1Vilnius City Clinical hospital, Vilnius, Lithuania
Respiratory distress is one of the most common causes for an infant to be admitted to an intensive care unit. In 2011, respiratory distress accounted for 15,4% of total deaths among newborns in European maternity hospitals. In 2010, due to respiratory-related problems 1.4% of infants died in Lithuania, 1.6% – in Latvia and 2.9% – in Estonia. Respiratory distress usually occurs shortly after the birth and can be caused by transient tachypnea, meconium aspiration syndrome, respiratory distress syndrome and other complications. Main risk factors include: uncorrected diabetes, various infections, c-section during labor, premature birth (< 34 weeks) and asphyxiation. The diagnosis of respiratory distress is based on the following symptoms: tachypnea, nasal flaring, cyanosis, expiratory grunting, intercostal, subxiphoid and subcostal retractions. Causes of a respiratory distress vary among neonates and do not always involve lung-related complications. In order to determine the cause of a respiratory disorder, it is necessary to differentiate between commonly occurring diseases. However, if symptoms of such diseases are not present, other illnesses must be taken into consideration. A widely documented cause of respiratory distress is primary ciliary dyskinesia, or immotile-cilia syndrome (ICS). It is inherited in an autosomal recessive way and causes dysfunction of the motile cilia. Clinical symptoms include various upper and lower respiratory tracts diseases, otologic complications such as chronic secretory otitis media and conductive hearing loss. In addition, symptoms can manifest in impaired fertility, situs inversus totalis and other types of heterotaxy. Average age of patients is 5 – 5,5 years. ICS is not widely researched disease. Although primary ciliary dyskinesia is not fully curable, healing of the symptoms and complications is possible through medications, physiotherapy, surgery and other medical therapies. The main aim of treatment is to restore and maintain functionality of lungs as well as control for complications. Patients should be prescribed individual and versatile treatments, combining medications and physiotherapy. Main groups of medications: antibiotics, mucolytics, bronchodilators, anti-inflammatory drugs. Given the severity of possible complications, it is crucial to educate parents, medical professionals and society in general. This will highly contribute towards avoiding future health-related issues and improving life quality of patients.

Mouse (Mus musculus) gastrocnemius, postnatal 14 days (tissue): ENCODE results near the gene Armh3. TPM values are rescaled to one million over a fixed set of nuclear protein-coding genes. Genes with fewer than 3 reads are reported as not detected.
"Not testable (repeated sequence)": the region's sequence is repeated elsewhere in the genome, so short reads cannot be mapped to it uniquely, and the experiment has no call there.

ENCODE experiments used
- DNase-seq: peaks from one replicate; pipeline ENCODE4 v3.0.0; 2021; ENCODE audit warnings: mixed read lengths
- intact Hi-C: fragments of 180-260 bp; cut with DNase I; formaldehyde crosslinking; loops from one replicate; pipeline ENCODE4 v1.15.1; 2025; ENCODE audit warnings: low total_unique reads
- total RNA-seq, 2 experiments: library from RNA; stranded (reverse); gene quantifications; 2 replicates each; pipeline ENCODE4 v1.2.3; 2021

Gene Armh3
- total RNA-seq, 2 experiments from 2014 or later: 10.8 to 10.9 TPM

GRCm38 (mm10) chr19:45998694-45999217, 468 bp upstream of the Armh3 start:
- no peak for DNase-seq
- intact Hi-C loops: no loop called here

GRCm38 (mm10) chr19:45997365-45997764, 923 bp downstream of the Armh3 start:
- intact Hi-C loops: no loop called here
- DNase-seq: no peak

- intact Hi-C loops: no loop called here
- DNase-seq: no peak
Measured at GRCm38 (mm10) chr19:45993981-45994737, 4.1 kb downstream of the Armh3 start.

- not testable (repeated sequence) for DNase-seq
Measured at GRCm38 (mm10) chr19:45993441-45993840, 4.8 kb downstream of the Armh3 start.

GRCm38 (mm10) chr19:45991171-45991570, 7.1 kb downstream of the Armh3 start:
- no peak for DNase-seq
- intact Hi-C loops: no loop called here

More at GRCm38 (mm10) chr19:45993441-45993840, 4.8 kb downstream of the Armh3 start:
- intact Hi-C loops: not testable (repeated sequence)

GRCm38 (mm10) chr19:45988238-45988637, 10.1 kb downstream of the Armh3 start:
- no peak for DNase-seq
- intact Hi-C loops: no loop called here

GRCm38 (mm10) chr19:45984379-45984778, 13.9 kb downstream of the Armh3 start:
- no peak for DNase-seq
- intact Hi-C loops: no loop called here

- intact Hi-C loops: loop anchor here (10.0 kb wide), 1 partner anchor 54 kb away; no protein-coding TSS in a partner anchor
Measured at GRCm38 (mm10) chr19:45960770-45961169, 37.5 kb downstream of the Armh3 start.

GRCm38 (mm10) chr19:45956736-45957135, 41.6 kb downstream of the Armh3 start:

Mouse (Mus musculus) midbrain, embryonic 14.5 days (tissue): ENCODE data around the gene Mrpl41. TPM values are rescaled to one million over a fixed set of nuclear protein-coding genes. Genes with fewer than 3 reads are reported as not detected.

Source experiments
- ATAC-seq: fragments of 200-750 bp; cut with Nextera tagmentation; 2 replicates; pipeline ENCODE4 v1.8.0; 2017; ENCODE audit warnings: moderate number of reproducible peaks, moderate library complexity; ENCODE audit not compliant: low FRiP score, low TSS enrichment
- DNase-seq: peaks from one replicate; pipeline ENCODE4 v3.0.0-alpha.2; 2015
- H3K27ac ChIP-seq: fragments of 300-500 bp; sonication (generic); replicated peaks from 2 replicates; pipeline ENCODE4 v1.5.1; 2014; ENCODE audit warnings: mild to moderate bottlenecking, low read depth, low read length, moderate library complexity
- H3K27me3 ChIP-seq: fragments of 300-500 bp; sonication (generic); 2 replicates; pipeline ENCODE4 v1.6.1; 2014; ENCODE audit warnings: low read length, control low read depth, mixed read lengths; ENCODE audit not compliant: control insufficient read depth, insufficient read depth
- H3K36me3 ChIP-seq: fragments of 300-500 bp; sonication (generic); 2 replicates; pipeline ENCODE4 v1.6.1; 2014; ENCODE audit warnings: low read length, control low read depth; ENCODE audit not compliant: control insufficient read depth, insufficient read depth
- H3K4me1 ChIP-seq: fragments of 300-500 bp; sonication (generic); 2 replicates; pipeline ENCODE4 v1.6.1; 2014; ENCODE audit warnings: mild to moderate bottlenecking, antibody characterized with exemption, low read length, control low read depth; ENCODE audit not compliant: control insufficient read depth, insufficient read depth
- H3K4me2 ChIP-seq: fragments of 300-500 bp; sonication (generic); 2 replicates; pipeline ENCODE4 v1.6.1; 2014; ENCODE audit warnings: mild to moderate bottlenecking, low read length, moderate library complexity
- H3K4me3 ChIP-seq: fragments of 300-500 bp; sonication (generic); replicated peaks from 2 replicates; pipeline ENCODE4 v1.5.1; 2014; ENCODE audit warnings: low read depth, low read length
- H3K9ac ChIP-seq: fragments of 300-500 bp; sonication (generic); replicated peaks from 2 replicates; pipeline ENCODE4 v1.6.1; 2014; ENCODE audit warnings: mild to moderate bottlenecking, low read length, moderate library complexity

Keywords: Respiratory distress infants, primary ciliary dyskinesia, PCD, hyaline membrane disease, stratified epithelium diseases.